- Will I have good access to ATMs? You might feel as though you see larger bank ATMs everywhere, but credit union ATMs are just as accessible. In fact, the largest credit union ATM network is actually larger than the largest bank ATM network. Find out which other financial institutions share your local credit union’s network—free ATM transactions are not limited to machines with a particular credit union name on them.
- What can I do online? More and more financial institutions are offering online banking services. Find out what you can do from your computer and smartphone. Can you check your balance? Schedule payments? Transfer money between accounts? Taking advantage of online products can be super-convenient, and can avoid a trip to the ATM or the nearest branch.
- And speaking of the nearest branch, where is it? Find out what the hours of operation are and how they work with your schedule. Find out if you can bank through other branches, too. This could come in handy if there’s a location close to work or school.
- What can my financial institution do for me? Ask about products that are tailored to your situation. How do the interest rates compare to other financial institutions? Are there free products you’re eligible for? Don’t settle for a financial institution just because you need an account—you should also want to have an account there.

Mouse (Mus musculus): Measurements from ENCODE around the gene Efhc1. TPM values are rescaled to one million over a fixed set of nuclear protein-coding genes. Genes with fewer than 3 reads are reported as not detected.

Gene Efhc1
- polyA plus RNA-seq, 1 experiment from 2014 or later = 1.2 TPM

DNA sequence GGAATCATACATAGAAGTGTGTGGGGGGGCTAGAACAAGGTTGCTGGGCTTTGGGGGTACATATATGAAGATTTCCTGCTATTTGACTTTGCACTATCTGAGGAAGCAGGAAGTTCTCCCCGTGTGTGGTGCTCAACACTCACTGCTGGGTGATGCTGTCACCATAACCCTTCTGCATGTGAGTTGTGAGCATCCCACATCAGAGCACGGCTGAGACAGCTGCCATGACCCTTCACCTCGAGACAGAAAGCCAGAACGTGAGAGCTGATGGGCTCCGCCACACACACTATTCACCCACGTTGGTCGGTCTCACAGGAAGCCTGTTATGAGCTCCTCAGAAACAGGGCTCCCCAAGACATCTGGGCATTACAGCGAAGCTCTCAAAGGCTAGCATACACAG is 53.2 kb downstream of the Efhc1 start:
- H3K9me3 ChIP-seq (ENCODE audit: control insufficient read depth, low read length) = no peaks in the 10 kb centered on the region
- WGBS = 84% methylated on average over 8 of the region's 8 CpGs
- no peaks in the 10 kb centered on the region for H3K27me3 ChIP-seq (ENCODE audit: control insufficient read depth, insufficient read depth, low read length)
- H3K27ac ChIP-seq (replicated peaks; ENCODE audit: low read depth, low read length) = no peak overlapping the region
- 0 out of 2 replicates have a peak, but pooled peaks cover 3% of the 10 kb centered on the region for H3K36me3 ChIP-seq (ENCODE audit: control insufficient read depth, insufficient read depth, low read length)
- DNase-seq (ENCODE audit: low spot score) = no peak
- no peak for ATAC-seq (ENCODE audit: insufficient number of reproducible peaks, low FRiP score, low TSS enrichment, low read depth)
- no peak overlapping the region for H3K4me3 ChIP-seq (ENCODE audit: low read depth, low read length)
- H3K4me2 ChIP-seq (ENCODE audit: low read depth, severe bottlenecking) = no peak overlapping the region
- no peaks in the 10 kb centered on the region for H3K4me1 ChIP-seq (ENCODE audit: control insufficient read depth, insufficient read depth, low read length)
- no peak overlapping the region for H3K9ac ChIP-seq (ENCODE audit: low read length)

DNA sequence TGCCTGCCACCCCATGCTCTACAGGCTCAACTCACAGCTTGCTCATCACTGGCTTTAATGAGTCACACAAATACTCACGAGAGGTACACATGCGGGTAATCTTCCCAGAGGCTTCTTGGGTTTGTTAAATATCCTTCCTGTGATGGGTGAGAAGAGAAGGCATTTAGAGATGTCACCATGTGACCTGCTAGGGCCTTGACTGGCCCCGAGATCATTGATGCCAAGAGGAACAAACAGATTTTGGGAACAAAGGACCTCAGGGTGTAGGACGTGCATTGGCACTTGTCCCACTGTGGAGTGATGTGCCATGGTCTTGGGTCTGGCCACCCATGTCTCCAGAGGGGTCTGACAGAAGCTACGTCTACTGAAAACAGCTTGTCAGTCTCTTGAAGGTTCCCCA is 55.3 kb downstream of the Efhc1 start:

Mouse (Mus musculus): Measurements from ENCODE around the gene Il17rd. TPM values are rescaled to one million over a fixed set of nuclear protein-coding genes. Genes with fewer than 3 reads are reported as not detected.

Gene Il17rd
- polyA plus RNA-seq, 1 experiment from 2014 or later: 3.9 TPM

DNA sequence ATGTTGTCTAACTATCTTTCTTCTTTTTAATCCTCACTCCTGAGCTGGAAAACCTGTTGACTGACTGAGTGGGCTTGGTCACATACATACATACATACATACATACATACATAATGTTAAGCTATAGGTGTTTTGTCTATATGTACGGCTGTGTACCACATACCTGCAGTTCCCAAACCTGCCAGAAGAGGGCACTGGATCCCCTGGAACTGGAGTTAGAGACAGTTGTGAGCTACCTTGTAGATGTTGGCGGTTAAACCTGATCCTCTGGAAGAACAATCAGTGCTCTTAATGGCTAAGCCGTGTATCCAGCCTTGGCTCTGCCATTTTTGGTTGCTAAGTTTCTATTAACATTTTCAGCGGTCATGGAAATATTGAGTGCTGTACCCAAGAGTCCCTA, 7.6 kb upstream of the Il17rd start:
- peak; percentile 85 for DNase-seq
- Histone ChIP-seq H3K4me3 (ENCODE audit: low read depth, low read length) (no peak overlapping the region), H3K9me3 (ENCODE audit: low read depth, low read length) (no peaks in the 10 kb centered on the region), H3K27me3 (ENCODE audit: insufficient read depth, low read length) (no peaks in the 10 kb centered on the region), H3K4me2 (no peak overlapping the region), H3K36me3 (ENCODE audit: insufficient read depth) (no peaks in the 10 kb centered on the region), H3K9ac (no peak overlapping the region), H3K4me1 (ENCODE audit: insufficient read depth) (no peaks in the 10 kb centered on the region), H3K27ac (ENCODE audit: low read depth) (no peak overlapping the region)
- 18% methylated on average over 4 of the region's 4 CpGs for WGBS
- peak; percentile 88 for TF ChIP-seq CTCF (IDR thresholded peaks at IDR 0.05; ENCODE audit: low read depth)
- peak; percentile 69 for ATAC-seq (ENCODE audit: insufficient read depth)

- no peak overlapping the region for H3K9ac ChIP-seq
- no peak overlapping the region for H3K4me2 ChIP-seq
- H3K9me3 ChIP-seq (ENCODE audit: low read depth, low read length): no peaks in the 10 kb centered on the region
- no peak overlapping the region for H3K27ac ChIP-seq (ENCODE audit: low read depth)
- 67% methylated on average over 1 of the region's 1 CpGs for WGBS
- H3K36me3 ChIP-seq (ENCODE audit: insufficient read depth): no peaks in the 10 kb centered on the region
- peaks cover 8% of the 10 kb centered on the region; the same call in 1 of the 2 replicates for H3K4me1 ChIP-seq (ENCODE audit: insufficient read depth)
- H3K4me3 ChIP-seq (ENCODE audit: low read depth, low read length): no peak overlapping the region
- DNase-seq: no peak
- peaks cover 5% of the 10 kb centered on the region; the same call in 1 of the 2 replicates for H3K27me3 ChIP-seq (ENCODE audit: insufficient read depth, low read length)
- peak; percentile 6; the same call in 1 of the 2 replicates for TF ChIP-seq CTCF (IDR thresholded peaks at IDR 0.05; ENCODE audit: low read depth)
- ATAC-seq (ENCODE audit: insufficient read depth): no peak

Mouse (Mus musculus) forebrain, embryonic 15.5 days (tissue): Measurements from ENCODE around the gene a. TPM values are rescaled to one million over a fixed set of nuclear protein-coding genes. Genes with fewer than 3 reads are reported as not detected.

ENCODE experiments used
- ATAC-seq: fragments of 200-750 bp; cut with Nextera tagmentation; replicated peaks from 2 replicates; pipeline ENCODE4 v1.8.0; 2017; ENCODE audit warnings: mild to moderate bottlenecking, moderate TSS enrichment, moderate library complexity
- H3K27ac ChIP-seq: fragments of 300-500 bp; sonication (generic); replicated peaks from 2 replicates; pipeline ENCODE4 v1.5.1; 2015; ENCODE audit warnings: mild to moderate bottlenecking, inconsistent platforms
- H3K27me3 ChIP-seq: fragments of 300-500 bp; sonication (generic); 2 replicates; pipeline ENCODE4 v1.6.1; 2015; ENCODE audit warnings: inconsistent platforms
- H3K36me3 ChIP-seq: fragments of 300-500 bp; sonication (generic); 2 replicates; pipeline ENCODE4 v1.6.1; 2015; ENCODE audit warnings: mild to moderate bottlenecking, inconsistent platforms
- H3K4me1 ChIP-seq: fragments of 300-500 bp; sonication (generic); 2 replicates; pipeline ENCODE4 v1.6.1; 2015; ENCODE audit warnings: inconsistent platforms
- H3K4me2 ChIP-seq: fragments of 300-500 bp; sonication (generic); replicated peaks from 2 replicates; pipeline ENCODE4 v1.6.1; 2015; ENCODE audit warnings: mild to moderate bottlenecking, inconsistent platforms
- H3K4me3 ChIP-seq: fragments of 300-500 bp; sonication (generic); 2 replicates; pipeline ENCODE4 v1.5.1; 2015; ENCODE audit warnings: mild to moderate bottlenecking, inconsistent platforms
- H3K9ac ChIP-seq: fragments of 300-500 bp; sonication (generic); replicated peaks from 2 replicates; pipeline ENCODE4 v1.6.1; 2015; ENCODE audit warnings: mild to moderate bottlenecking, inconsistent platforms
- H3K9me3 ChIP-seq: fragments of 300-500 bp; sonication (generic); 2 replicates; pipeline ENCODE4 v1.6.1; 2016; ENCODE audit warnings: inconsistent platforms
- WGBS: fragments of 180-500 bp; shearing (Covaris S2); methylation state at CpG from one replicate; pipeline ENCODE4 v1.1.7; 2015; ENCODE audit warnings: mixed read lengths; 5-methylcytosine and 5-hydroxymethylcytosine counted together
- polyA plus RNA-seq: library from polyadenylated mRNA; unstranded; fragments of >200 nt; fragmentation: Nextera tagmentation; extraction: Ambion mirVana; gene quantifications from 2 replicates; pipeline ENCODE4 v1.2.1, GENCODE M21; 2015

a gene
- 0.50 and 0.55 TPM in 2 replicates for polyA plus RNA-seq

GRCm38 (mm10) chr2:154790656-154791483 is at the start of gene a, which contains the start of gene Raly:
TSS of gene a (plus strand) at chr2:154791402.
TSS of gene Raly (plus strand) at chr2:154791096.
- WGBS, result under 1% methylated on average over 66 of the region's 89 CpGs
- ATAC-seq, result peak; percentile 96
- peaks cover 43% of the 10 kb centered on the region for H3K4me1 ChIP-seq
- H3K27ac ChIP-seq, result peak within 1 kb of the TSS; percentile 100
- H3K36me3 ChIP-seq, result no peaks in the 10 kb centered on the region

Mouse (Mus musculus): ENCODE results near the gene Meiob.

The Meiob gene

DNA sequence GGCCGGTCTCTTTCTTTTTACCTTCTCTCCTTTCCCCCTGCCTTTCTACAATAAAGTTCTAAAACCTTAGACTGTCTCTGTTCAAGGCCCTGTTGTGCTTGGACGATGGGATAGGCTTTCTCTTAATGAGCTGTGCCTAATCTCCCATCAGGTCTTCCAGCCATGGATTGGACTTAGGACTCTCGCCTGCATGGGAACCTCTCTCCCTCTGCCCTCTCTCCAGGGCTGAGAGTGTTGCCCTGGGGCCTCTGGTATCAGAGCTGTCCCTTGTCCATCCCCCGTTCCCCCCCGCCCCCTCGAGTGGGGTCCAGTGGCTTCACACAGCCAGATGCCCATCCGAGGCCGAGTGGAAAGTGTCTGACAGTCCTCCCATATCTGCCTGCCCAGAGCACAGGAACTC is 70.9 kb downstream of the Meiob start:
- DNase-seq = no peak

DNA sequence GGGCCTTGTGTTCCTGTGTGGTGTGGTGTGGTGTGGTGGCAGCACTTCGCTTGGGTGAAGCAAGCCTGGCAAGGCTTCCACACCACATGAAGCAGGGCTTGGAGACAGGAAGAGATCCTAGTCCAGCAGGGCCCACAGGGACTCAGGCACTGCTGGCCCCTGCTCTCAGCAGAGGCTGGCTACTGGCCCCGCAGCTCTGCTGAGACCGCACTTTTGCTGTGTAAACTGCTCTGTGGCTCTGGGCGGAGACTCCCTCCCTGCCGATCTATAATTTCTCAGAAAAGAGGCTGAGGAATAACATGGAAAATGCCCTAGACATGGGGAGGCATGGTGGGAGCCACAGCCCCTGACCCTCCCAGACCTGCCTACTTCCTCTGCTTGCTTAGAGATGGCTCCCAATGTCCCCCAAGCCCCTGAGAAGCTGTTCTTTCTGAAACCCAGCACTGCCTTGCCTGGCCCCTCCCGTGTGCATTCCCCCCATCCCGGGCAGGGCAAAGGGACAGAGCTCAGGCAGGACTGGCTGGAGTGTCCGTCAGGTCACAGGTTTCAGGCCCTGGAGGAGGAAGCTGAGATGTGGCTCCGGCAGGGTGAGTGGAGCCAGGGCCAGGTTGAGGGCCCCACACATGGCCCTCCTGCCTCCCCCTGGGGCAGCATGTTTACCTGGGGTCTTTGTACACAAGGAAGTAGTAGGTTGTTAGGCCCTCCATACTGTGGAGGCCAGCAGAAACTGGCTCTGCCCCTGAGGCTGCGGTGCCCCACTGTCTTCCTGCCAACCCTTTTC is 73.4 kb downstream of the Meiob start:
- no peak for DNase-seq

At the end of the day, choosing a financial institution is a personal decision with a huge influence on how you manage your money and your time. If you make the effort to ask questions and compare services, you’ll find the best home for your finances.
7 Co-operative Principles
Credit unions put their values into practice by following the 7 co-operative principles below. This sets credit unions apart from all other financial institutions, strengthens the community and benefits you too!
1. Voluntary and open membership
No matter what your financial situation looks like, the door is open, without gender, social, racial, political or religious discrimination.
2. Democratic member control
You help call the shots by electing a board of directors. One member equals one vote. This is local democracy in action.
3. Member economic participation
Better rates, lower fees and services that benefit the entire credit unions. The more that members participate, the more there is to go around.
4. Autonomy and independence
As a financial co-operative, your credit union is controlled by real members like you, instead of outside shareholders.
5. Education, training and information
Access to financial literacy tools and resources. Credit unions believe that education contributes to personal growth.
6. Co-operation among co-operatives
Your credit union strengthens the co-operative movement by partnering with organizations that share the same important values.
7. Concern for community
Knowing that your day-to-day banking translates into benefits for charities, local businesses and the entire community.